Saturday, February 1, 2014


This is a picture of one of the most notorious contributors to greenhouse gas emissions, the contractor's pickup truck;

Every builder has one (I do too), and every day we drive it to buy materials, to and from our homes, and between worksites.  Unfortunately, this is one transportation problem that cannot be solved with buses for bicycles. Ideally contractors would work only in their own neighborhoods, and only with their neighbors as employees. This is not always an option, but hiring locally is, when possible, a great way to minimize the impact of building projects.

There is a lot of interest in sustainability today. And justifiably so, as we begin to recognize the limits of our natural world, as well as the speed at which be approaching them. It is also a reaction the corruption of other terms like "green" that appear too vague, or too easily manipulated, to be useful as a response to environmental challenges.  Whereas "green" building is largely concerned with materials used in the process of construction, and a buildings energy use during operation, sustainability has a much broader mandate. It seeks to make judgements about a structures future usefulness, its needfulness, and the fundamental value it returns on a given environmental cost.

But in spite of being vulnerable to the "greenwashing" of existing business and business practices, sustainability  remains a concept that must be defined and protected. In practical terms (and what is more practical than homebuilding?) this requires the establishment of commonplace and intuitively simple benchmarks for assessing the sustainability of a given construction project.

The First (and arguably highest) benchmark is also the simplest; does it need to be built?  Technically, the only project that is truly carbon neutral is the one that never gets built. For example;  a 1,000 sq. ft deck (unless its the observation platform at the base of a national monument) is not a green project no matter what materials you use. A 3,000 sq.ft single family home in the wilderness incurs enormous environmental costs regardless of whether or not it is passively heated.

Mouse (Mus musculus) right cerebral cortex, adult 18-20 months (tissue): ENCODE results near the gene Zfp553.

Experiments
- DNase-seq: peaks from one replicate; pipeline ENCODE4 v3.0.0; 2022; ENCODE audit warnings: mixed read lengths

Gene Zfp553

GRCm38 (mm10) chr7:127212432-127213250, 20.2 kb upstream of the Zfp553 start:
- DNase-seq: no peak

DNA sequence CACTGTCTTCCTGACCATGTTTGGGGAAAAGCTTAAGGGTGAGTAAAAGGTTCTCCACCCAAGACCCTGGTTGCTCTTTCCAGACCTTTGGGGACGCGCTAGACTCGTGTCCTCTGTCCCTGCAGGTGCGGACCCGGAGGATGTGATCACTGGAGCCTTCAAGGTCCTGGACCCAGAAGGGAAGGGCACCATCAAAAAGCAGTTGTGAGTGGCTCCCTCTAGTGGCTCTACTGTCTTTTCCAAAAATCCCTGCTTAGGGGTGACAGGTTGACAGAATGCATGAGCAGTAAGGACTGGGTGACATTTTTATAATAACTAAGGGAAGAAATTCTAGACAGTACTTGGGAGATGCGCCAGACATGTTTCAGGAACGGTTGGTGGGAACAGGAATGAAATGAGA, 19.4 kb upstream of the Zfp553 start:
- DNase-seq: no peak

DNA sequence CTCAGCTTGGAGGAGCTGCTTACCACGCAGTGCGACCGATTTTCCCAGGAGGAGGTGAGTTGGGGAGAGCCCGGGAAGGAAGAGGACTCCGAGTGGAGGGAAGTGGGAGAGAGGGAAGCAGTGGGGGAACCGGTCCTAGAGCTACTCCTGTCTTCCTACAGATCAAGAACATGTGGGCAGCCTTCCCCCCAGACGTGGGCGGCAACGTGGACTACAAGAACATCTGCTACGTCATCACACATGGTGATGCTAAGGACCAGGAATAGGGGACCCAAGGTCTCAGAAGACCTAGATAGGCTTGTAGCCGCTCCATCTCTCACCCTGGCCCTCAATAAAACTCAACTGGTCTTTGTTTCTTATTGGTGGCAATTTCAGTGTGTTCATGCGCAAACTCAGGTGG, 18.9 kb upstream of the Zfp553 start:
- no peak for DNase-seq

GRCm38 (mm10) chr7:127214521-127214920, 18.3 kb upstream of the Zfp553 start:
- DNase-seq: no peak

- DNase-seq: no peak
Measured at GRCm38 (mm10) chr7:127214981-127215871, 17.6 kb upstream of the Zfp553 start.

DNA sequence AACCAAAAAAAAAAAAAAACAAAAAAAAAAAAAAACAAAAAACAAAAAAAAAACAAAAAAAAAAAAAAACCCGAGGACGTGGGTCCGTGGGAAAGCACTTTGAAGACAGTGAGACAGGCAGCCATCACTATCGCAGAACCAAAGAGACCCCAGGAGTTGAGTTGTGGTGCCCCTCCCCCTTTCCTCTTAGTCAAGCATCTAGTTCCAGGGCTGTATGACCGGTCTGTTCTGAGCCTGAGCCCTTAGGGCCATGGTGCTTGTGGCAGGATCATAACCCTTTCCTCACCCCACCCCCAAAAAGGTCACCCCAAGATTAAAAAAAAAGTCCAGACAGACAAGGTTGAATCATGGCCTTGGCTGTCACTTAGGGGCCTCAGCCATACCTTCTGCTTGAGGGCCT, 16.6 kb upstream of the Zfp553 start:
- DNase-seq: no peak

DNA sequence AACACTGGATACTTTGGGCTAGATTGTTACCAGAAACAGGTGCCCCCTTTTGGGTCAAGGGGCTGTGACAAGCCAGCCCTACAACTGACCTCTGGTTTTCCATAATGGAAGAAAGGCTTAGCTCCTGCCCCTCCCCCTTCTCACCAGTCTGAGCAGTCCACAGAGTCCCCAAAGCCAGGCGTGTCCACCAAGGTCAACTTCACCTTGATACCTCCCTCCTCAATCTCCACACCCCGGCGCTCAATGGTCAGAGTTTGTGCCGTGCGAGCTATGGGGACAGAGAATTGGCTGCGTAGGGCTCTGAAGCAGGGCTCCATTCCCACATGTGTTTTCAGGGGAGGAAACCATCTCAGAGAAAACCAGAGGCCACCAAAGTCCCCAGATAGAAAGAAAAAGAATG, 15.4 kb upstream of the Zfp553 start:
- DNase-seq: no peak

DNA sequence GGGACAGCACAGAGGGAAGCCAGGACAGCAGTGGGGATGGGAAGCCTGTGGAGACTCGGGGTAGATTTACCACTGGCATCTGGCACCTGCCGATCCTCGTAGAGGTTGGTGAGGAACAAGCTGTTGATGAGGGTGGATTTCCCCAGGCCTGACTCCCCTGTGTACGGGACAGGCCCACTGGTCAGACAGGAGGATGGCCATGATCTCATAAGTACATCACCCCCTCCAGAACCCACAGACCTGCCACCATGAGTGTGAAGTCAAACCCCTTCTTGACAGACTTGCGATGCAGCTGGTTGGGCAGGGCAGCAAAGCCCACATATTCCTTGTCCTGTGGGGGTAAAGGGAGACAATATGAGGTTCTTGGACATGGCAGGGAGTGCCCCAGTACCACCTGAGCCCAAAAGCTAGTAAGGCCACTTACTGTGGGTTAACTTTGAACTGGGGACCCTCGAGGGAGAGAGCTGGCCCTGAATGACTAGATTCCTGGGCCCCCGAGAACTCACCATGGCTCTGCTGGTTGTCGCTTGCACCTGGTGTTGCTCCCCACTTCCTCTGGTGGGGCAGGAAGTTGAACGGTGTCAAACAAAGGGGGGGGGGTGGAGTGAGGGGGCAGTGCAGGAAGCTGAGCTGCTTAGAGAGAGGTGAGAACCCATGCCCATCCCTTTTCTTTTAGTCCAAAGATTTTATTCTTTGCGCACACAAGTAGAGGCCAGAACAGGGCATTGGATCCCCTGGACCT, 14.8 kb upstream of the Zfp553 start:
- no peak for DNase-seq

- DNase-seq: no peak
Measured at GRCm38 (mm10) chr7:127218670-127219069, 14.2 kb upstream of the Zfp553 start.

The Second question to ask of any project is; will it endure? My blog post on Heirloom Projects goes into this in more depth. Sustainable designs are intended to last 50 years, and not just because of the quality of building materials, but because they nicest part of the home. Through good design they should be the last place future remodelers look to begin their work.

And Third, and most relevant to the tradesman, are the environmental effects associated with the construction process. One constantly overlooked aspect of sustainability construction is the enormous contribution to greenhouse gas emissions that the process of construction represents. This is why I actively seek jobs close to my shop and home. My shop is on Capitol Hill, my home is in Wallingford, and in between is Dunn Lumber. Most of my work is done within a couple miles of these locations. Most of my supplies are ordered in bulk on the Internet. My subcontractors are skilled, experienced and (whenever possible) local as well. It doesn't solve the sustainability issues inherent in the transportation component of residential remodels, but combined with other sustainable practices it can go a long way to reducing the carbon footprint, over the long term, of construction activities.

To build sustainability into a project requires a keen eye for value,  a knowledge of materials, and a willingness to compromise in favor of sustainable options. Sustainability does not rely on expensive and proprietary 'green' materials. It is an important and realistic goal for every project, regardless of budget.